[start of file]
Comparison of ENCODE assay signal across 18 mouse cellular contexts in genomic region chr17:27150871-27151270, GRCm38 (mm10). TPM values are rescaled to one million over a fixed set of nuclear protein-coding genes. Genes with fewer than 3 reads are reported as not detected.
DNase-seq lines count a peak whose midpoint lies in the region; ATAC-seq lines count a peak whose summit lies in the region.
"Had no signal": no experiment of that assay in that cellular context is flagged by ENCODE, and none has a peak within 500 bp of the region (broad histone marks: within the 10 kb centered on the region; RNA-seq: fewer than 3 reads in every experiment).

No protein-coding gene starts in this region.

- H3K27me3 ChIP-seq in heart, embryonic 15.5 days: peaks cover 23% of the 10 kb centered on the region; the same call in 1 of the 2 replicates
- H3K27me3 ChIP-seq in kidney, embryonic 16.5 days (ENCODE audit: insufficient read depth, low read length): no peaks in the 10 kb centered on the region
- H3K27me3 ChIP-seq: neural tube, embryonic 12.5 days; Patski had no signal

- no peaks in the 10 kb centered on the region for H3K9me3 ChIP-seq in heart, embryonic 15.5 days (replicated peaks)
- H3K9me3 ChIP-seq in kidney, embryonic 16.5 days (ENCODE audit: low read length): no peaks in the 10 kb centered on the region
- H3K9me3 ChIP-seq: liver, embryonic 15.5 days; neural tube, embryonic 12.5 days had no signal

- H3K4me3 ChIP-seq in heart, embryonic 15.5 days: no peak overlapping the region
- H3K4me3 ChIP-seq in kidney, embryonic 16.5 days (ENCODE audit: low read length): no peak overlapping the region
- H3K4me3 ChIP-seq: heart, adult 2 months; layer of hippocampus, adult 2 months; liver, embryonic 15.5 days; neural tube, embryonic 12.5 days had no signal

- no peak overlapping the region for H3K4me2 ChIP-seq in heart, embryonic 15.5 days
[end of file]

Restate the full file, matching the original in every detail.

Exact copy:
Comparison of ENCODE assay signal across 18 mouse cellular contexts in genomic region chr17:27150871-27151270, GRCm38 (mm10). TPM values are rescaled to one million over a fixed set of nuclear protein-coding genes. Genes with fewer than 3 reads are reported as not detected.
DNase-seq lines count a peak whose midpoint lies in the region; ATAC-seq lines count a peak whose summit lies in the region.
"Had no signal": no experiment of that assay in that cellular context is flagged by ENCODE, and none has a peak within 500 bp of the region (broad histone marks: within the 10 kb centered on the region; RNA-seq: fewer than 3 reads in every experiment).

No protein-coding gene starts in this region.

- H3K27me3 ChIP-seq in heart, embryonic 15.5 days: peaks cover 23% of the 10 kb centered on the region; the same call in 1 of the 2 replicates
- H3K27me3 ChIP-seq in kidney, embryonic 16.5 days (ENCODE audit: insufficient read depth, low read length): no peaks in the 10 kb centered on the region
- H3K27me3 ChIP-seq: neural tube, embryonic 12.5 days; Patski had no signal

- no peaks in the 10 kb centered on the region for H3K9me3 ChIP-seq in heart, embryonic 15.5 days (replicated peaks)
- H3K9me3 ChIP-seq in kidney, embryonic 16.5 days (ENCODE audit: low read length): no peaks in the 10 kb centered on the region
- H3K9me3 ChIP-seq: liver, embryonic 15.5 days; neural tube, embryonic 12.5 days had no signal

- H3K4me3 ChIP-seq in heart, embryonic 15.5 days: no peak overlapping the region
- H3K4me3 ChIP-seq in kidney, embryonic 16.5 days (ENCODE audit: low read length): no peak overlapping the region
- H3K4me3 ChIP-seq: heart, adult 2 months; layer of hippocampus, adult 2 months; liver, embryonic 15.5 days; neural tube, embryonic 12.5 days had no signal

- no peak overlapping the region for H3K4me2 ChIP-seq in heart, embryonic 15.5 days